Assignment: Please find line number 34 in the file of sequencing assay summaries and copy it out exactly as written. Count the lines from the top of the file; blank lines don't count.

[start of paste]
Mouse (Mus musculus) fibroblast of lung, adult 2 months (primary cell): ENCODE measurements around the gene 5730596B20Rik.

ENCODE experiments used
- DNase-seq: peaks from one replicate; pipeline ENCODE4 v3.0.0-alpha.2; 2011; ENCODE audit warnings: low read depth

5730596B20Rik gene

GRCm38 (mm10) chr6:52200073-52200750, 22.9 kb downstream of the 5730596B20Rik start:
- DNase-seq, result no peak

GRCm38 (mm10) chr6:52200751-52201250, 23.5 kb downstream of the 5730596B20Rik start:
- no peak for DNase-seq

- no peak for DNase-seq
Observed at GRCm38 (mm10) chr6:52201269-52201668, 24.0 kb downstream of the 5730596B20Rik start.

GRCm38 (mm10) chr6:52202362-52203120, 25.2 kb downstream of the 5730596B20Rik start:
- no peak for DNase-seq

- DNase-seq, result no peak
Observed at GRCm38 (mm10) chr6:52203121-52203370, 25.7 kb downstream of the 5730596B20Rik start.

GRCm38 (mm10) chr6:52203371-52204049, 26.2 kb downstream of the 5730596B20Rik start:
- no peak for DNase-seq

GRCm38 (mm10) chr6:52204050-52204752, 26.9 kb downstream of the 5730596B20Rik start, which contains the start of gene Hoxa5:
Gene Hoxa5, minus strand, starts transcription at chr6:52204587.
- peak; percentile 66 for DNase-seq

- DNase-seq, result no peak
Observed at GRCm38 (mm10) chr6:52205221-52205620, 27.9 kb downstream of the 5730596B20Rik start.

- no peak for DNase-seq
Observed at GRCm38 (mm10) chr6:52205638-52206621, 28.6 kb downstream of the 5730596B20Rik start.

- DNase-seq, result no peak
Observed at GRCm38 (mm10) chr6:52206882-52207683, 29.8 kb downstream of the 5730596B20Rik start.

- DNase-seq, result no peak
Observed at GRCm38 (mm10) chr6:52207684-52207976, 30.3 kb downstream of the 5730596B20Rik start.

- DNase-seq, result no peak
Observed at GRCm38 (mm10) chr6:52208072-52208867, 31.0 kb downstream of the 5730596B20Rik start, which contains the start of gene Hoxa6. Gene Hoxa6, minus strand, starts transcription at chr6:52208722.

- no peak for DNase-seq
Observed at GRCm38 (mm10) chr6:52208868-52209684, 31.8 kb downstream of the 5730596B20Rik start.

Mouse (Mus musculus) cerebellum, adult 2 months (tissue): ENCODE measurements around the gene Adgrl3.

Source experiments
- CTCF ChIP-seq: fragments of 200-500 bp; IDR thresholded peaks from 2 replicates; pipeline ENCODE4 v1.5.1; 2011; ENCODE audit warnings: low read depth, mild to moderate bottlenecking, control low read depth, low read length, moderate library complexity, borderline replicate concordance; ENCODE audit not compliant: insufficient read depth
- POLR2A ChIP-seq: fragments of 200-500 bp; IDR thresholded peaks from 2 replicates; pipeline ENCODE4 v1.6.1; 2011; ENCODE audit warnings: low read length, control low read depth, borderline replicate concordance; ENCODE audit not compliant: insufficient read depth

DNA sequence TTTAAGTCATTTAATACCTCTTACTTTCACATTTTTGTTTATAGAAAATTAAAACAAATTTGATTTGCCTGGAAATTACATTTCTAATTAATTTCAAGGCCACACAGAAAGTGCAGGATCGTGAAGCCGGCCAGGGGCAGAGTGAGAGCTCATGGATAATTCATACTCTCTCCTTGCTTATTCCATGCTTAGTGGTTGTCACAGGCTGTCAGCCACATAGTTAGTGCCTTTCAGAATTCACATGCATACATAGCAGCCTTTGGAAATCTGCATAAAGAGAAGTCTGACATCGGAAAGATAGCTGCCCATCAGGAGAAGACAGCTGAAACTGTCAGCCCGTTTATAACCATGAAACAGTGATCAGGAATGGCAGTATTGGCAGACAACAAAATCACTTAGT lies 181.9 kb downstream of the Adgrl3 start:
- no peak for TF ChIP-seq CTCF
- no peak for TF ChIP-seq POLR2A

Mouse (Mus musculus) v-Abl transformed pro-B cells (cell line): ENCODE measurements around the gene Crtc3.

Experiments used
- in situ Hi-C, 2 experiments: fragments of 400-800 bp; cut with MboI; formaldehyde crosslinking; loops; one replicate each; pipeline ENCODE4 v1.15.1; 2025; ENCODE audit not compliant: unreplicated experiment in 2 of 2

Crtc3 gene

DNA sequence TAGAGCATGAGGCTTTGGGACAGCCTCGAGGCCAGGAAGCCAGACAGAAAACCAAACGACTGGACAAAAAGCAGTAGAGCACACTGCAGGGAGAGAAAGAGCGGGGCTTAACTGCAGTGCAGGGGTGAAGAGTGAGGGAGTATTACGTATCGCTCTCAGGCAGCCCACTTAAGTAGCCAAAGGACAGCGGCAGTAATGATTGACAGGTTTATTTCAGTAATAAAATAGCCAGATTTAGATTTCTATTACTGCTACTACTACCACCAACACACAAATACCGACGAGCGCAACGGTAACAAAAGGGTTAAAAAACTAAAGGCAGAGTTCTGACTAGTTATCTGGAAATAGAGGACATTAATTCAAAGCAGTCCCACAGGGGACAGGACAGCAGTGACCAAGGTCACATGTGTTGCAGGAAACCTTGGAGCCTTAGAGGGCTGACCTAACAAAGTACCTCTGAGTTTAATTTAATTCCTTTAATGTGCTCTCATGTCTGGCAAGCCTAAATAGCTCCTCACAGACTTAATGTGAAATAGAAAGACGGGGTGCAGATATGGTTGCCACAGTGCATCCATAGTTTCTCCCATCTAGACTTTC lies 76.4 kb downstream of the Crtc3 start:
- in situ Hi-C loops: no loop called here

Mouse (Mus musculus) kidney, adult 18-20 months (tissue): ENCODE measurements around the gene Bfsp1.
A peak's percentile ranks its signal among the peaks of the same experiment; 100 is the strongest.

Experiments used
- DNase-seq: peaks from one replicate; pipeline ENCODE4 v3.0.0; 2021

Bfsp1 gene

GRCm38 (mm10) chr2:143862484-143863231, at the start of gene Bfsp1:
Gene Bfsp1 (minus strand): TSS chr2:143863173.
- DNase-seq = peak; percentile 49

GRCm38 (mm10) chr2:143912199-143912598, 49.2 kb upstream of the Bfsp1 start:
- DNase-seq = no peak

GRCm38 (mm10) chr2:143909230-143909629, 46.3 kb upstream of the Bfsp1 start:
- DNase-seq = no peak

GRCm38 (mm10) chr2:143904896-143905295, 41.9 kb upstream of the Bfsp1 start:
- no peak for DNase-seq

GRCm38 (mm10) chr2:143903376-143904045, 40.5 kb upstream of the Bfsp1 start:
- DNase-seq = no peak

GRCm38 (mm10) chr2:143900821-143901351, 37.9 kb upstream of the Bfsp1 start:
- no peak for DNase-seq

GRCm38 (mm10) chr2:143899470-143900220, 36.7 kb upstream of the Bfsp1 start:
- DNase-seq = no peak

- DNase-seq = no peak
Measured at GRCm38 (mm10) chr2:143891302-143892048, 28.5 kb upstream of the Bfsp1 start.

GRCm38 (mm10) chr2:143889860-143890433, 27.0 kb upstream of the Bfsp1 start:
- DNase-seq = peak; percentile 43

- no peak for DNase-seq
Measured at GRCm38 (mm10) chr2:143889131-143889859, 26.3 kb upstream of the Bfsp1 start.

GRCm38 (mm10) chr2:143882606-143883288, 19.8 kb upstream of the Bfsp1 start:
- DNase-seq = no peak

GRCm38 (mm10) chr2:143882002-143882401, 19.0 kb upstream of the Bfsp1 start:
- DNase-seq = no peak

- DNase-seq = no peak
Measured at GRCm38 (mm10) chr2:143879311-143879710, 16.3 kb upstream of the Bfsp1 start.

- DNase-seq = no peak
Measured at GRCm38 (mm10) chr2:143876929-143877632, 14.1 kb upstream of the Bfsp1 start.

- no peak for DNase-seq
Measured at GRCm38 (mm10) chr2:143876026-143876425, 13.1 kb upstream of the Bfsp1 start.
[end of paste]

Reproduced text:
- CTCF ChIP-seq: fragments of 200-500 bp; IDR thresholded peaks from 2 replicates; pipeline ENCODE4 v1.5.1; 2011; ENCODE audit warnings: low read depth, mild to moderate bottlenecking, control low read depth, low read length, moderate library complexity, borderline replicate concordance; ENCODE audit not compliant: insufficient read depth